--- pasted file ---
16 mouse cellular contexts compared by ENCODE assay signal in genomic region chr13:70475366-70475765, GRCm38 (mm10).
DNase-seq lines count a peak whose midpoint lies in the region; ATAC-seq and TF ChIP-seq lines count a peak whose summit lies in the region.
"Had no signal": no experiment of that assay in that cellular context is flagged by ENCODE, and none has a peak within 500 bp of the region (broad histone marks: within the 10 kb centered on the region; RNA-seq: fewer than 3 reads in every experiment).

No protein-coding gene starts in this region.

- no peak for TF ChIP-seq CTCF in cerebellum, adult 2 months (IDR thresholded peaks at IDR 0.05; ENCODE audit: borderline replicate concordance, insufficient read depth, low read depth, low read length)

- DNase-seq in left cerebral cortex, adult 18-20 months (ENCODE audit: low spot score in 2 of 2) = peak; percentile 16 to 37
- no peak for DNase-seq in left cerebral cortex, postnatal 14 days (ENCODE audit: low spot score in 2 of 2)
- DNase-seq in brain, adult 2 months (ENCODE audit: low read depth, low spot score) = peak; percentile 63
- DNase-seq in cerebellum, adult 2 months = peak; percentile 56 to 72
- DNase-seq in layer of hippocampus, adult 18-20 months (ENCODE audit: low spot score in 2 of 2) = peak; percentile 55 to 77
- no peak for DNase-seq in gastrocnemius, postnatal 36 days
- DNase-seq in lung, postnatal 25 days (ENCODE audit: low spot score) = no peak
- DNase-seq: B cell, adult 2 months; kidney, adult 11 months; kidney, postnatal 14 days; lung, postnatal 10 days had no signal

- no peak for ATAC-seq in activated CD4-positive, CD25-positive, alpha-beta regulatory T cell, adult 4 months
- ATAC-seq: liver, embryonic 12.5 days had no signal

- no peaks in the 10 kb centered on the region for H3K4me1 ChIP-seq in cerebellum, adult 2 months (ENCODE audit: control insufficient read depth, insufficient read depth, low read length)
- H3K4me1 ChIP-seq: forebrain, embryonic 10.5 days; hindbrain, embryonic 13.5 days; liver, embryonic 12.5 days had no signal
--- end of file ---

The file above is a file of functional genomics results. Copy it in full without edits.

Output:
16 mouse cellular contexts compared by ENCODE assay signal in genomic region chr13:70475366-70475765, GRCm38 (mm10).
DNase-seq lines count a peak whose midpoint lies in the region; ATAC-seq and TF ChIP-seq lines count a peak whose summit lies in the region.
"Had no signal": no experiment of that assay in that cellular context is flagged by ENCODE, and none has a peak within 500 bp of the region (broad histone marks: within the 10 kb centered on the region; RNA-seq: fewer than 3 reads in every experiment).

No protein-coding gene starts in this region.

- no peak for TF ChIP-seq CTCF in cerebellum, adult 2 months (IDR thresholded peaks at IDR 0.05; ENCODE audit: borderline replicate concordance, insufficient read depth, low read depth, low read length)

- DNase-seq in left cerebral cortex, adult 18-20 months (ENCODE audit: low spot score in 2 of 2) = peak; percentile 16 to 37
- no peak for DNase-seq in left cerebral cortex, postnatal 14 days (ENCODE audit: low spot score in 2 of 2)
- DNase-seq in brain, adult 2 months (ENCODE audit: low read depth, low spot score) = peak; percentile 63
- DNase-seq in cerebellum, adult 2 months = peak; percentile 56 to 72
- DNase-seq in layer of hippocampus, adult 18-20 months (ENCODE audit: low spot score in 2 of 2) = peak; percentile 55 to 77
- no peak for DNase-seq in gastrocnemius, postnatal 36 days
- DNase-seq in lung, postnatal 25 days (ENCODE audit: low spot score) = no peak
- DNase-seq: B cell, adult 2 months; kidney, adult 11 months; kidney, postnatal 14 days; lung, postnatal 10 days had no signal

- no peak for ATAC-seq in activated CD4-positive, CD25-positive, alpha-beta regulatory T cell, adult 4 months
- ATAC-seq: liver, embryonic 12.5 days had no signal

- no peaks in the 10 kb centered on the region for H3K4me1 ChIP-seq in cerebellum, adult 2 months (ENCODE audit: control insufficient read depth, insufficient read depth, low read length)
- H3K4me1 ChIP-seq: forebrain, embryonic 10.5 days; hindbrain, embryonic 13.5 days; liver, embryonic 12.5 days had no signal